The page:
Serial.println after x seconds is counted using the TimerOne library

#include <TimerOne.h>

int timerInterruptLed = 13;

int x = 1;

volatile boolean onOrOff = HIGH;        //Set led on or off inside the ISR
volatile unsigned long functionCounter = 0; //Count how many times the function is called

unsigned int motherLoopCounter = 0; //To pick up the value of the function loop

void setup() {
  Serial.begin(9600);
  Serial.println("Hi! Timer program running!");
  pinMode(timerInterruptLed, OUTPUT);
  Timer1.initialize(2000000); //2 million microseconds is 2 seconds
  Timer1.attachInterrupt(function);
  digitalWrite(timerInterruptLed, HIGH);
}

void loop() {
  if(x > 0)
  {
  noInterrupts();
  motherLoopCounter =  functionCounter;
  interrupts();

  if (motherLoopCounter == 5) {
    noInterrupts();
    x = 0;
    functionCounter = 0;
    int w = 200;
    Serial.println(w);
  }
  }
}

//interrupt service routine function
void function() {
  functionCounter  ++;
  if (functionCounter == 5)
  {
    onOrOff =! onOrOff;
    digitalWrite(timerInterruptLed, onOrOff);
  }
}

After 10 seconds are over, I want the program to print the value 200, or for that matter, even a string saying “10 seconds done” would do. But, the output always comes out to be just the first two characters of the string I print or 20 in 200. Where am I going wrong?

Serial.print uses interrupts.

I would expect that you have to call another function to say "ok, start timing"! I mean - what happens if you set the timer to 5us and it takes a few cycles before you can get around to attaching the interrupt? Th library has got to have a way to handle that scenario.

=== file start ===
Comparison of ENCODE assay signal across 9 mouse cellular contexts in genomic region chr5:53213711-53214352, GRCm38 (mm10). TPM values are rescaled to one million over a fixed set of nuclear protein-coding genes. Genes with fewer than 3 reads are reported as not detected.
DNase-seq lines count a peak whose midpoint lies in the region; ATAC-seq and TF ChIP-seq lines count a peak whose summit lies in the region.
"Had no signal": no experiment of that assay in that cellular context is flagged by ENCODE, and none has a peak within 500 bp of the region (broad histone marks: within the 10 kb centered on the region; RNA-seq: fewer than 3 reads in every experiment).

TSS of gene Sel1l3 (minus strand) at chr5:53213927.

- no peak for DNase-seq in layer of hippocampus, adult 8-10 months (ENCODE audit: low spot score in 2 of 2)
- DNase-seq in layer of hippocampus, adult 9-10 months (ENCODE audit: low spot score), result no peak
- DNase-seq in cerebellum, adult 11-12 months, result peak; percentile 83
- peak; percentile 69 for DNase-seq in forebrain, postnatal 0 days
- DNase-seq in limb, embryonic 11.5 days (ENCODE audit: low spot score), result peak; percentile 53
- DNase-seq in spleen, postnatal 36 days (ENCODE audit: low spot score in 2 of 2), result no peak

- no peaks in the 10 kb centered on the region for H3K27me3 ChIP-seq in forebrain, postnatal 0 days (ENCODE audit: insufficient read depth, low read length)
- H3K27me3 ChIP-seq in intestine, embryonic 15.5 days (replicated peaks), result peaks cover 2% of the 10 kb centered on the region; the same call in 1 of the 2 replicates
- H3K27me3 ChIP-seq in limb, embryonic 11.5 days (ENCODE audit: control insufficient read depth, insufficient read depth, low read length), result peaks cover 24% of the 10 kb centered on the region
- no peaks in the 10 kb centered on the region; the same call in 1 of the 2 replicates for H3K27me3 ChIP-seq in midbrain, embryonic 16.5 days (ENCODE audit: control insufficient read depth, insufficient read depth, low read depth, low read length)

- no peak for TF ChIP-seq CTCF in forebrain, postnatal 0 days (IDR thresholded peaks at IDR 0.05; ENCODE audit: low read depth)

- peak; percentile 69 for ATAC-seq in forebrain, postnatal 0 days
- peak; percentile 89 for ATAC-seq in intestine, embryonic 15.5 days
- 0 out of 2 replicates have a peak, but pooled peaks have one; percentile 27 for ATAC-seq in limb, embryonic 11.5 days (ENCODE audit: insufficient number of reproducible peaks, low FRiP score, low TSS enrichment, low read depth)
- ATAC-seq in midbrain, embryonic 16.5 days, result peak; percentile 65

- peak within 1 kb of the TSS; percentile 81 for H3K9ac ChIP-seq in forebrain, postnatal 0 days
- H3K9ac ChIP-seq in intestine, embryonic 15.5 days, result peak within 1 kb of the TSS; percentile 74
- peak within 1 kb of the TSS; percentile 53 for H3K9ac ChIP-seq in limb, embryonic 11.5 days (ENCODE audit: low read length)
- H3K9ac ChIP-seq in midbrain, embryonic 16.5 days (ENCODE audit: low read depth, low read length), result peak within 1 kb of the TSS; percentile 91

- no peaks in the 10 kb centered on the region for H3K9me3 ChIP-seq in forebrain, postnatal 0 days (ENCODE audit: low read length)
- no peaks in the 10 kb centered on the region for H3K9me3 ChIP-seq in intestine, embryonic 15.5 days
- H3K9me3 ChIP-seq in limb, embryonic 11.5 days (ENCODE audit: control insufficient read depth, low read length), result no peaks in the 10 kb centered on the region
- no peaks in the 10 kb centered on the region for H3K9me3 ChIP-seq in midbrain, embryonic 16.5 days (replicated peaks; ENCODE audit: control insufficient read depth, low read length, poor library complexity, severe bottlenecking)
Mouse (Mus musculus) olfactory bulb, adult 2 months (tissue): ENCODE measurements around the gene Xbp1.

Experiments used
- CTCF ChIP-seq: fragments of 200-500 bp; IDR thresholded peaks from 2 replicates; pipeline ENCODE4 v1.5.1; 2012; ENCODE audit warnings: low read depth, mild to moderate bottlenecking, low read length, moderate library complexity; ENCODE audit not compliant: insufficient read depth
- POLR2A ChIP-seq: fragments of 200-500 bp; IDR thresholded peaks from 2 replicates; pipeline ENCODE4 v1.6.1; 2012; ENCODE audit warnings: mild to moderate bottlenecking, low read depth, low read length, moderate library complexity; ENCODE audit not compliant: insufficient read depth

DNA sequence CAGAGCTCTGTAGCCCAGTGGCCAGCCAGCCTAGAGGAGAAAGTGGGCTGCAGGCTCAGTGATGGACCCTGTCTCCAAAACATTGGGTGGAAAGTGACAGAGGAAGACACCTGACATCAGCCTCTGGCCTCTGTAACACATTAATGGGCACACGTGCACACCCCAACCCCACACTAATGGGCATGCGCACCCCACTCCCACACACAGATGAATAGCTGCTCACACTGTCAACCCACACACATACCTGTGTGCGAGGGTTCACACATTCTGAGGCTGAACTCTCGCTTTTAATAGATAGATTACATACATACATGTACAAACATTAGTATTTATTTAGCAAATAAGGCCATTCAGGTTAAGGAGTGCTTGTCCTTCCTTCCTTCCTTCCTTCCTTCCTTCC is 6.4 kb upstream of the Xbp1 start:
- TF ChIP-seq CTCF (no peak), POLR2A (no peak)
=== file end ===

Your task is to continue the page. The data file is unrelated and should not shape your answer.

noInterrupts();
  motherLoopCounter =  functionCounter;
  interrupts();

Why are motherLoopCounter and functionCounter different types? You can NOT reasonably expect a value in a long, signed or unsigned, to fit in an int, signed or unsigned.

    int w = 200;
    Serial.println(w);

Well, that told you a lot!

Why are you using int and long for the types for motherLoopCounter and functionCounter, when the maximum value that you allow them to take on is 5? Are you certain that you don't need long long as the type?

If you used reasonable types, the copy and reset would be atomic operations, so you would NOT need to be diddling with interrupts.

PaulMurrayCbr:
I would expect that you have to call another function to say "ok, start timing"! I mean - what happens if you set the timer to 5us and it takes a few cycles before you can get around to attaching the interrupt? Th library has got to have a way to handle that scenario.

Timer1.attachInterrupt and Timer1.detachInterrupt are ones that answer your question I believe.

PaulS:

  noInterrupts();

motherLoopCounter =  functionCounter;
  interrupts();



Why are motherLoopCounter and functionCounter different types? You can NOT reasonably expect a value in a long, signed or unsigned, to fit in an int, signed or unsigned.



int w = 200;
    Serial.println(w);



Well, that told you a lot!

Why are you using int and long for the types for motherLoopCounter and functionCounter, when the maximum value that you allow them to take on is 5? Are you certain that you don't need long long as the type?

If you used reasonable types, the copy and reset would be atomic operations, so you would NOT need to be diddling with interrupts.

Thank you, PaulS for the suggestions. I had to detach the interrupt before serial printing the value of w and it worked fine post that and the data type mismatch is something I looked into and corrected. If I hadn't, there would have been issues for higher values of motherLoopCounter. Thank You!

sterretje:
Serial.print uses interrupts.

Yes, detaching the interrupt helped me print the value correctly. Thank you!